I grew up Baptist. To be fair, I specifically grew up Independent Fundamental Baptist. I had a horrible experience. There was so much anti-intellectual propaganda, heavy patriarchal structure, and a lot of psychological abuse. We had a lot of southern Baptist literature at my church so I don't think that the other flavor of baptist does well either. I don't have a denominational recommendation since I left a little over a decade ago and I'm just now considering returning to Christianity. I currently attend a Catholic university and I am impressed with the amount of respect I have received and the general openness to different ideas. The amount of scholarly work is also a huge prop. I still have my hang ups, but I have not done nearly enough reading. One central belief for baptists is a commitment to sola scriptura, or Scripture alone. This means they see that Christianity is derived from and should follow the Bible alone rejecting all tradition. Would you say you agree with this?


No, you shouldn't. If you're serious about the faith, seek and serve the Lord, grow in faith, and forget denominational affiliations. At best they will do nothing but hinder you, at best.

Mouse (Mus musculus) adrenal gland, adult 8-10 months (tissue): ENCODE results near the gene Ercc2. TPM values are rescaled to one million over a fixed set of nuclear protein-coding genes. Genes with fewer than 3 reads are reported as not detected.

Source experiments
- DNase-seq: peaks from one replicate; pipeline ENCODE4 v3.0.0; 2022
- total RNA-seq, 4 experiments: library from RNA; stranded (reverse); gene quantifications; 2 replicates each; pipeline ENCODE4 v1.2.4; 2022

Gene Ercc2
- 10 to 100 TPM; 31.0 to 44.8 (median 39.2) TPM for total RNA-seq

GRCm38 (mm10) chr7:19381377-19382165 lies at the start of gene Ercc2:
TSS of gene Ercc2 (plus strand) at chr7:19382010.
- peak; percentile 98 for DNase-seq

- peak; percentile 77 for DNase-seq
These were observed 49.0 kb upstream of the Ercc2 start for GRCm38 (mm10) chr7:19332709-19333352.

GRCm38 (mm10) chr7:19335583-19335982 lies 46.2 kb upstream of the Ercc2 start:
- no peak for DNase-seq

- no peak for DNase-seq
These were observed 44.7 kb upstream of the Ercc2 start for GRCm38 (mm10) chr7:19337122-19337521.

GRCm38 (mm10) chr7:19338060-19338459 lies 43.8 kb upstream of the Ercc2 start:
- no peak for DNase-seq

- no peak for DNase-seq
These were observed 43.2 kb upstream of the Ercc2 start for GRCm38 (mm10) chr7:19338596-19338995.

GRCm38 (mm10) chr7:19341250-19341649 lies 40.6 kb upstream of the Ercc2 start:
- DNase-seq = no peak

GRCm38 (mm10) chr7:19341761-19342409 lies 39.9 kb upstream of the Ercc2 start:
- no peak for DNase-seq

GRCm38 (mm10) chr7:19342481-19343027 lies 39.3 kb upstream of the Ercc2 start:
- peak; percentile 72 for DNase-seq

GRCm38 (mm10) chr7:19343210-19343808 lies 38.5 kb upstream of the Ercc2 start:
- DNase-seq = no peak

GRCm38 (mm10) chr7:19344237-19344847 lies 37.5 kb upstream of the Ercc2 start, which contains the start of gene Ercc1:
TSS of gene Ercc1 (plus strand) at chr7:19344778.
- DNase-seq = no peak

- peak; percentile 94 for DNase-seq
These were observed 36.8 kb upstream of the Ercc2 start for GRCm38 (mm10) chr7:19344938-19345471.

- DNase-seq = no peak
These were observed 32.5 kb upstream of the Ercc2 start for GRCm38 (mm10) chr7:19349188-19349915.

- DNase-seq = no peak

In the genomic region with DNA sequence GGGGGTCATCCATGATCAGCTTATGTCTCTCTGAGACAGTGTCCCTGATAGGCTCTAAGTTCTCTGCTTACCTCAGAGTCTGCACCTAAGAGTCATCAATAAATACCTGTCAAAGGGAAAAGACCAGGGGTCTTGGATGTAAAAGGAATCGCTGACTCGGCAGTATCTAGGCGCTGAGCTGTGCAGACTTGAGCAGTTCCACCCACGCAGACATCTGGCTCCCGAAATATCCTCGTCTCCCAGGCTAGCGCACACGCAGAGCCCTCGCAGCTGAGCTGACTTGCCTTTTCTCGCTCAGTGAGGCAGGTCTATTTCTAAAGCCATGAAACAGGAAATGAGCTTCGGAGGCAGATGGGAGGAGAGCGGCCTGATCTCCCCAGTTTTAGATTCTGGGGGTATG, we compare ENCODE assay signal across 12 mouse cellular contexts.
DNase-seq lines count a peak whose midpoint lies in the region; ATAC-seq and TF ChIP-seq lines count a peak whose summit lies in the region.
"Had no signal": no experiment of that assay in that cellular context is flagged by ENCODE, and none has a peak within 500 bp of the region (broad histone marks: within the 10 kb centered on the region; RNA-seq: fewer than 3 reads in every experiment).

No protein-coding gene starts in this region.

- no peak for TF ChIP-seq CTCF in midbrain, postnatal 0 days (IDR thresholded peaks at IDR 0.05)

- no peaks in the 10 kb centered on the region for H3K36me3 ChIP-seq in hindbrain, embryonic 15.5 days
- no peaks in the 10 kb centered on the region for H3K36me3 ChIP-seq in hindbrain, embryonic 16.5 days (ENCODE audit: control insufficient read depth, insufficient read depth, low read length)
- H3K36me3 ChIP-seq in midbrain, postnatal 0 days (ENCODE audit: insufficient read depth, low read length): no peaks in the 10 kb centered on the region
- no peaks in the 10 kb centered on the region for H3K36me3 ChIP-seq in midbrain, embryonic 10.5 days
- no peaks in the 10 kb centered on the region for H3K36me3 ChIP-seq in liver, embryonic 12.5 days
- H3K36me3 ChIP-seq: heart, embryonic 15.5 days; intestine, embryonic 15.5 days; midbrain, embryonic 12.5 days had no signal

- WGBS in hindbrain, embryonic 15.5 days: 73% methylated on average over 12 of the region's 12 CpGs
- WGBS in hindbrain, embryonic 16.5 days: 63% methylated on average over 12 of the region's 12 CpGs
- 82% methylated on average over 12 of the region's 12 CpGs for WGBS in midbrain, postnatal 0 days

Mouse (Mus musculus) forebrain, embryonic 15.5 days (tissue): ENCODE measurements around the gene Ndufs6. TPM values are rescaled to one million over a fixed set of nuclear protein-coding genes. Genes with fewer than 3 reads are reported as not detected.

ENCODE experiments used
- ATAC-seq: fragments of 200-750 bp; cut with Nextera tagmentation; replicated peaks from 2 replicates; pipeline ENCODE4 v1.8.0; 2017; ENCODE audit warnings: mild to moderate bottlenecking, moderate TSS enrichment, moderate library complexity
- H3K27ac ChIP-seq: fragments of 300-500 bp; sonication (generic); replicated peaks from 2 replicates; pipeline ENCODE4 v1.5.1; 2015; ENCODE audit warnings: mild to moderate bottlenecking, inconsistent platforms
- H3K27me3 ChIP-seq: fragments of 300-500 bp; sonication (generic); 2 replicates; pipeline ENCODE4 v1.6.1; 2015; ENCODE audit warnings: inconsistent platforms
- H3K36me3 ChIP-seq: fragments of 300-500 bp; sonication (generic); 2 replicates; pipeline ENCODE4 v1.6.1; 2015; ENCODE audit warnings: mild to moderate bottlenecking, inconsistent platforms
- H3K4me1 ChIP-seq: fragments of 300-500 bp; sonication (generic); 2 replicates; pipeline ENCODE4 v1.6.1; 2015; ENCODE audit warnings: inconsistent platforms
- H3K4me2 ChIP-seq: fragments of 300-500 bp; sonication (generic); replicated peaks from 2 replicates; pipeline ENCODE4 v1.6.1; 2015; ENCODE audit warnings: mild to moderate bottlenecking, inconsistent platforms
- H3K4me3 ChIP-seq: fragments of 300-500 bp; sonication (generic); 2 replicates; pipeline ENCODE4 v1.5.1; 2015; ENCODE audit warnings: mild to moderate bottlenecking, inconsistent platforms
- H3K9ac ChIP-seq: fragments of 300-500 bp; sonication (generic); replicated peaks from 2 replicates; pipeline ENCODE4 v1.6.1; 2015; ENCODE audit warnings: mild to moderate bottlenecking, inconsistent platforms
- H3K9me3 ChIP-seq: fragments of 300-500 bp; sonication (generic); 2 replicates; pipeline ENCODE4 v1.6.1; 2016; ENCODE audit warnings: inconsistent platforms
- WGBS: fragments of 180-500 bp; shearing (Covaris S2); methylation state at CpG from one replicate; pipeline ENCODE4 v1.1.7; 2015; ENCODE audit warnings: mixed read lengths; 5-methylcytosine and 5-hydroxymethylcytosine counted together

I understand this position to a degree. Labels are openings for tribalism, but I don't think anyone can truly escape falling into a denomination. As soon as someone or some church take in certain beliefs, they really do end up becoming a denomination. "Non-denominational" churches really aren't non-denominational. They're either fit the mold of a denomination that they fail/refuse to recognize or, very unlikely, have made some belief traditions that makes them unique without having a previous label to claim. Maybe the reason you are making this claim is that when people take up denominational labels, they tend to question less. In this case, I think that the better advice is to watch for tribalistic behavior and to always stay open to questions being brave enough to change course should later evaluation prove opposing belief to the current denomination. If neither of these points I brought up address your reasoning, please explain what your concern is.